Think about the difference between running for miles and miles vs. training for a marathon. The distance covered may be the same, but only one activity has an end goal in mind.

This analogy applies to many professionals whom I coach; they seem to spend their days harried from running between small tasks instead of gaining satisfaction from accomplishing something big from the accumulated distance they have covered.

Running a marathon is an intentional act; you know it will cause discomfort, but you choose to do it anyway for both the intrinsic and external benefits it provides. The trick is to frame your professional work as running a marathon, finding a common thread and an overarching purpose to guide the smaller steps that consume your day.

Crafting your own finish line can allow you to feel that it’s worth pressing through the pain to reach the end.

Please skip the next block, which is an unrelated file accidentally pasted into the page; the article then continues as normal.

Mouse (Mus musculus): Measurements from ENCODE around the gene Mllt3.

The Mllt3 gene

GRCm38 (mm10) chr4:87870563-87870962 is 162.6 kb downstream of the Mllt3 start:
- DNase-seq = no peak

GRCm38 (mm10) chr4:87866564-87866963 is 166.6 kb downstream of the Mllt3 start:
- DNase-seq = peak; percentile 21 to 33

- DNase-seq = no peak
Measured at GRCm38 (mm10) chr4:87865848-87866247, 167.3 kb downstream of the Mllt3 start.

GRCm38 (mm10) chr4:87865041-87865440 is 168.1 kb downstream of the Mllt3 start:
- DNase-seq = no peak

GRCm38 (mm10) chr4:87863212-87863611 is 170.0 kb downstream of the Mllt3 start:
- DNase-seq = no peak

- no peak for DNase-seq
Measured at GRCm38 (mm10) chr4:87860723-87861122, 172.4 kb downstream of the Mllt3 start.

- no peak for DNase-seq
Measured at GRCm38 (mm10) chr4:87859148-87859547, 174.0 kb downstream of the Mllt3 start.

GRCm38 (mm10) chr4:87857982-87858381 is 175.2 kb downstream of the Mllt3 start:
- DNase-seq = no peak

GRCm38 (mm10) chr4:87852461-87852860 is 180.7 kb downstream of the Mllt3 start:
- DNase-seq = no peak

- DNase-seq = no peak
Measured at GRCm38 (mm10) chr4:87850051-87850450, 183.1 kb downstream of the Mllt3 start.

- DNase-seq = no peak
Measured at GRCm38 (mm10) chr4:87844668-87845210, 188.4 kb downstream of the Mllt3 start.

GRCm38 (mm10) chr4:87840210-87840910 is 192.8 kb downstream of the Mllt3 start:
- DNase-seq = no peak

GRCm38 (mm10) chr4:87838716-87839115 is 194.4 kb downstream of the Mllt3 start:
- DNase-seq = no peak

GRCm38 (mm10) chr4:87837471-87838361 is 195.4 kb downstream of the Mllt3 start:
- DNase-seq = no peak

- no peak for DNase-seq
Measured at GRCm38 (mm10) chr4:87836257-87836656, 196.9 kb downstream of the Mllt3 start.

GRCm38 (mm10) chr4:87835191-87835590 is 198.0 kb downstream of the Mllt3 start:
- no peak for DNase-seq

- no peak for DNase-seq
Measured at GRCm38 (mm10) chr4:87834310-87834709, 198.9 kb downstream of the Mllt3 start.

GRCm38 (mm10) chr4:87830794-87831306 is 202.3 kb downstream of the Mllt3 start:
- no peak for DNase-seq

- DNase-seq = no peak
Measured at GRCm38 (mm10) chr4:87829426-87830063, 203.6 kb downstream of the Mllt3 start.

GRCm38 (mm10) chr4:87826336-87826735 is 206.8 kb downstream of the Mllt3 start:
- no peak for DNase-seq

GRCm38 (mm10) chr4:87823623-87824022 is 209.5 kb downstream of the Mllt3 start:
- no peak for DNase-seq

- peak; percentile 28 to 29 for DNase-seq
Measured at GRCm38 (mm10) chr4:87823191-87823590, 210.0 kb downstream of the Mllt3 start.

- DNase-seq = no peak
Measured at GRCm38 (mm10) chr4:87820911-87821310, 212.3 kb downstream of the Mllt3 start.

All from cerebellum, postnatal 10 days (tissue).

About the Author leadership dots by dr. beth triplett

I'm the chief connector at leadership dots where I serve as "the string" for individuals and organizations. Like stringing pearls together to make a necklace, "being the string" is an intentional way of thinking and behaving – making linkages between things that otherwise appear random or unconnected – whether that be supervising a staff, completing a dissertation or advancing a project in the workplace. I share daily leadership dots on my blog to provide examples of “the string” in action. I use the string philosophy through coaching, consulting and teaching to help others build capacity in themselves and their organizations. I craft analogies and metaphors that help people comprehend complex topics and understand their role in the system. My favorite work involves helping those new to supervision or newly promoted supervisors build confidence and learn the skills necessary to effectively lead their team.

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